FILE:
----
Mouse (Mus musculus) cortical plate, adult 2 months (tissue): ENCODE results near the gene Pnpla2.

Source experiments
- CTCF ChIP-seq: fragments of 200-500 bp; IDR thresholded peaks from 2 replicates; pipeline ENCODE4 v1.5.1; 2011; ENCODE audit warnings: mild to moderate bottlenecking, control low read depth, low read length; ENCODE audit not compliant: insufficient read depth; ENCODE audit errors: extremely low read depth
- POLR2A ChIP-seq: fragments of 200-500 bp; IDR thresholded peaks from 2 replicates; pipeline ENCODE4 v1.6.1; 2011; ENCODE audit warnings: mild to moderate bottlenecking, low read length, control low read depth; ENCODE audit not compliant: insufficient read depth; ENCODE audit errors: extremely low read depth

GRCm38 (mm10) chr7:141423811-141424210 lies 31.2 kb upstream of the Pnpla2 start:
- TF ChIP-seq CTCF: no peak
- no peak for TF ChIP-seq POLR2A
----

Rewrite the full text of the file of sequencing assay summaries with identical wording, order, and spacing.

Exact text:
Mouse (Mus musculus) cortical plate, adult 2 months (tissue): ENCODE results near the gene Pnpla2.

Source experiments
- CTCF ChIP-seq: fragments of 200-500 bp; IDR thresholded peaks from 2 replicates; pipeline ENCODE4 v1.5.1; 2011; ENCODE audit warnings: mild to moderate bottlenecking, control low read depth, low read length; ENCODE audit not compliant: insufficient read depth; ENCODE audit errors: extremely low read depth
- POLR2A ChIP-seq: fragments of 200-500 bp; IDR thresholded peaks from 2 replicates; pipeline ENCODE4 v1.6.1; 2011; ENCODE audit warnings: mild to moderate bottlenecking, low read length, control low read depth; ENCODE audit not compliant: insufficient read depth; ENCODE audit errors: extremely low read depth

GRCm38 (mm10) chr7:141423811-141424210 lies 31.2 kb upstream of the Pnpla2 start:
- TF ChIP-seq CTCF: no peak
- no peak for TF ChIP-seq POLR2A